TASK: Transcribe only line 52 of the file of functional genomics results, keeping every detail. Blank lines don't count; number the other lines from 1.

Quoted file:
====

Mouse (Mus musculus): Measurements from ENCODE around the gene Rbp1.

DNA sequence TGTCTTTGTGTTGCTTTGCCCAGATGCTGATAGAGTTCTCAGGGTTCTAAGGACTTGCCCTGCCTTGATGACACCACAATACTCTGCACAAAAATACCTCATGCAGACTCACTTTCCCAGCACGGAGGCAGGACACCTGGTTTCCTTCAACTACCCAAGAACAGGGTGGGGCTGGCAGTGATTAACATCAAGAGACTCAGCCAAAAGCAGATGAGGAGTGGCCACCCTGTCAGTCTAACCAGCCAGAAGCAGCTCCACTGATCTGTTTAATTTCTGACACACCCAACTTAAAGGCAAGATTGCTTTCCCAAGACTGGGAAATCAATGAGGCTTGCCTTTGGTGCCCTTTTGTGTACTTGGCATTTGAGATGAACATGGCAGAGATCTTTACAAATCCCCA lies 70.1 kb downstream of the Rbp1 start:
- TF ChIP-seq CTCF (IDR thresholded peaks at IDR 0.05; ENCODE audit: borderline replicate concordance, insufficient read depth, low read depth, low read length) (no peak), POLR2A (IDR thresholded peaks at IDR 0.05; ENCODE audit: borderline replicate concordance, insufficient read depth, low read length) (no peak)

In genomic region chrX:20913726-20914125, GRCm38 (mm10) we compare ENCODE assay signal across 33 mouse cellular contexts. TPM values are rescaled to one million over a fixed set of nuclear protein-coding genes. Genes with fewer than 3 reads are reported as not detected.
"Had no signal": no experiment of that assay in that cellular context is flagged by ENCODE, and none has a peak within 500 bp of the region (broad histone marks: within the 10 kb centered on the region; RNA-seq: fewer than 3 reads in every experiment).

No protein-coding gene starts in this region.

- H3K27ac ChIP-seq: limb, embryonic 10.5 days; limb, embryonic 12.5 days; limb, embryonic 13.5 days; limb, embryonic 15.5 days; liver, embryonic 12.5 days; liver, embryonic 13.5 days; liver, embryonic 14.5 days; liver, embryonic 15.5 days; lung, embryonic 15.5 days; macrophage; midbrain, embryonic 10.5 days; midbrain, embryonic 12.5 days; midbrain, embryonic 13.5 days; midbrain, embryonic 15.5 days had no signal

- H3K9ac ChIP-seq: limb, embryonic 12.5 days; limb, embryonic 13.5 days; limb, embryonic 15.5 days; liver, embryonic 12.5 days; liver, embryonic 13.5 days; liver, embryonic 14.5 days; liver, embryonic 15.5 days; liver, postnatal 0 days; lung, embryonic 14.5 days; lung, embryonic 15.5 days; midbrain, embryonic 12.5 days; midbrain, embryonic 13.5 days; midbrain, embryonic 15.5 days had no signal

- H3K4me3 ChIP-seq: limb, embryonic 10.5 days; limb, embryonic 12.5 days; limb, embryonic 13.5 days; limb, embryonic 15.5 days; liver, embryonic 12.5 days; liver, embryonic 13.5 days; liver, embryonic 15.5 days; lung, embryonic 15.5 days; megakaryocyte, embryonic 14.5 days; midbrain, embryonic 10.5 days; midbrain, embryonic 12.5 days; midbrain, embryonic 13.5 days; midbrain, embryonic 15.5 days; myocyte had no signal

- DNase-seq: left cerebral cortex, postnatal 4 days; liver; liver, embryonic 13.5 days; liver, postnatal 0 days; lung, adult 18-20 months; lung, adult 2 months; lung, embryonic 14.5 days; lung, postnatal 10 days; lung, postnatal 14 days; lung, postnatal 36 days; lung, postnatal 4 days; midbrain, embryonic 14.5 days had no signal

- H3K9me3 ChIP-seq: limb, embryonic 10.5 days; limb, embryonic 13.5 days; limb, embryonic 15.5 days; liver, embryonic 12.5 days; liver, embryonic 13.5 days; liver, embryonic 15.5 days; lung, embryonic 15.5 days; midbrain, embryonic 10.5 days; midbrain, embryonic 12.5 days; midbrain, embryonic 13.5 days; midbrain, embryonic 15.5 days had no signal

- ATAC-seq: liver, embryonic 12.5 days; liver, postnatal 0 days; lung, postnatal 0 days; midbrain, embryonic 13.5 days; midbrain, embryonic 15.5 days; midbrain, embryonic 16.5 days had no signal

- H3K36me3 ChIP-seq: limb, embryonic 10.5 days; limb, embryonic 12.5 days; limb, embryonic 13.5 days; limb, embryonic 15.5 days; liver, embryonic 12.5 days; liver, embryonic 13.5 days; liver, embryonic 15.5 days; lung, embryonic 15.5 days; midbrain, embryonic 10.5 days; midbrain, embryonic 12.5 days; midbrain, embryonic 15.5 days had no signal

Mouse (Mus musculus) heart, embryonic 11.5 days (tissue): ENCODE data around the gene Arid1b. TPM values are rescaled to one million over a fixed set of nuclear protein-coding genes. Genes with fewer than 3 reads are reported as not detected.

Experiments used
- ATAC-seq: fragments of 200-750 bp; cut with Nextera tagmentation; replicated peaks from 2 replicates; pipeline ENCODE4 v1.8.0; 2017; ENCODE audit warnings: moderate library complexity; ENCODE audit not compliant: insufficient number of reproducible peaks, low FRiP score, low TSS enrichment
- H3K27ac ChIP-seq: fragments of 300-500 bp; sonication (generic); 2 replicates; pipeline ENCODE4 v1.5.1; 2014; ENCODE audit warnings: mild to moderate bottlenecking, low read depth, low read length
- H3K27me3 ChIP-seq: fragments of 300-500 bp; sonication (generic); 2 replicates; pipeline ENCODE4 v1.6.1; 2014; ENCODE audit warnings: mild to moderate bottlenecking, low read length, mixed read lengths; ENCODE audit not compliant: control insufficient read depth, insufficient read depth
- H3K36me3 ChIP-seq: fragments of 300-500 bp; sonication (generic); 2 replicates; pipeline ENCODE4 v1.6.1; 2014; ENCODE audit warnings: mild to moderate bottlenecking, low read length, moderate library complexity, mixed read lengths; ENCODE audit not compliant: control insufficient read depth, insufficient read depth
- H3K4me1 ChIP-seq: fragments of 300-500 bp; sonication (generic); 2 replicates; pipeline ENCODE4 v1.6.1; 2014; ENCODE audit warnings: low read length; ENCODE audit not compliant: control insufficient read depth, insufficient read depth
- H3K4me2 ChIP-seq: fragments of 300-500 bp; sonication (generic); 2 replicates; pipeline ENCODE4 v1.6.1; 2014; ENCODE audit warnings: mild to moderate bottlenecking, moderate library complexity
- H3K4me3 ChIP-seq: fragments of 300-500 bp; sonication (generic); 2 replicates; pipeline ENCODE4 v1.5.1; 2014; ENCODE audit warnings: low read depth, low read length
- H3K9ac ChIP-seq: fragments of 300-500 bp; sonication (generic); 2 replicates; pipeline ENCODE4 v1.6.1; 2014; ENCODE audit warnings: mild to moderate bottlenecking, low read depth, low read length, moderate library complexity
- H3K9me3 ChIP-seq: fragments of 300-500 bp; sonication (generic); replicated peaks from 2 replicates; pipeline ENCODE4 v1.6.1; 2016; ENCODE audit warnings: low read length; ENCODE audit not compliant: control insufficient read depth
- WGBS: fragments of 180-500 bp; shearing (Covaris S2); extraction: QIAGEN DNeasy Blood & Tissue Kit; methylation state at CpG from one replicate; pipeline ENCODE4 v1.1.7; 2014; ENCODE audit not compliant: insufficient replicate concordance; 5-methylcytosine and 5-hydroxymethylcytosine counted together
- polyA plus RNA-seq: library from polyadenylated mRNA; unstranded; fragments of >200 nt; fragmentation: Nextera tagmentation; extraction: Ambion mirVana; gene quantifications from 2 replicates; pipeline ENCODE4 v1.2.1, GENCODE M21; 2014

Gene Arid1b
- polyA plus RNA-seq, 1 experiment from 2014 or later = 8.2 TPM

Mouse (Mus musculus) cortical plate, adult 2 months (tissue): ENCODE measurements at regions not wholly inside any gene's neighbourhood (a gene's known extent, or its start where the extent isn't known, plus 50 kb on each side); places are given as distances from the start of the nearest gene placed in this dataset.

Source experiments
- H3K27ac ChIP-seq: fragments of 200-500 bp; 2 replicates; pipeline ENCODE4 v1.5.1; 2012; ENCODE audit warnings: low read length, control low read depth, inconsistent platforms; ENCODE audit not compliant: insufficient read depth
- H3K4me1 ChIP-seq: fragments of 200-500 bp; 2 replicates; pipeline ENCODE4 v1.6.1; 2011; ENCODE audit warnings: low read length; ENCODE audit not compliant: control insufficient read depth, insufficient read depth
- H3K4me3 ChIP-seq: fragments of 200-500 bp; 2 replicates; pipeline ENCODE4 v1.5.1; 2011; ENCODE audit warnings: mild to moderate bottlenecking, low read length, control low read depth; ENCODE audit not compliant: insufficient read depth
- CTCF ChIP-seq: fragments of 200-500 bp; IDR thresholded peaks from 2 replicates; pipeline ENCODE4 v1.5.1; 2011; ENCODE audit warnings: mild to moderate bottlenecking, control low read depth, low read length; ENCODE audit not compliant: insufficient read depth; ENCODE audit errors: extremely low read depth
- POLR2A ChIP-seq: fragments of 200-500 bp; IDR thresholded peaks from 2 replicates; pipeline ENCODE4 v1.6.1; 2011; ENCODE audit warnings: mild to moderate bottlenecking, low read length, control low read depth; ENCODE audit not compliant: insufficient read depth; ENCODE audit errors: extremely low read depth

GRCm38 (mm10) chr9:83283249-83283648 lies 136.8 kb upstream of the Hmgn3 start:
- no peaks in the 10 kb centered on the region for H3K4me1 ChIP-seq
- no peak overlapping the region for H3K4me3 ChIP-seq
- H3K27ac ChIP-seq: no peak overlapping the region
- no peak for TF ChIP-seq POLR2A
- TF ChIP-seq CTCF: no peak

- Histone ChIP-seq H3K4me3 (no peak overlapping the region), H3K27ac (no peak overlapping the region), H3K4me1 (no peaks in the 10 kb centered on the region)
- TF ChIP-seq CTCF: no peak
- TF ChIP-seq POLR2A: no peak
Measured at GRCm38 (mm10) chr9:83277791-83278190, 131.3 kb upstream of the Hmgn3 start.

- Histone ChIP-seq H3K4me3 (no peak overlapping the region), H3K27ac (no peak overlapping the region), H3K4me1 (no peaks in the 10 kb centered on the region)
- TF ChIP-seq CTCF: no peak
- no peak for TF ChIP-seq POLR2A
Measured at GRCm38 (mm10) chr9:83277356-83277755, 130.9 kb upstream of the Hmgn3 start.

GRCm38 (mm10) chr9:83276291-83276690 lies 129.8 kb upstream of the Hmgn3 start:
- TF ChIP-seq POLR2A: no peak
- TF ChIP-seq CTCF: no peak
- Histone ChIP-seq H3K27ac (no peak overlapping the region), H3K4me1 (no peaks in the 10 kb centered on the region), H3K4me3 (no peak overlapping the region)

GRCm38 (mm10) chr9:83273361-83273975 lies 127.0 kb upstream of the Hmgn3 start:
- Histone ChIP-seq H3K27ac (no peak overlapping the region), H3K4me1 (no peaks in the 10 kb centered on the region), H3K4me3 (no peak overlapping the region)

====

- TF ChIP-seq CTCF: no peak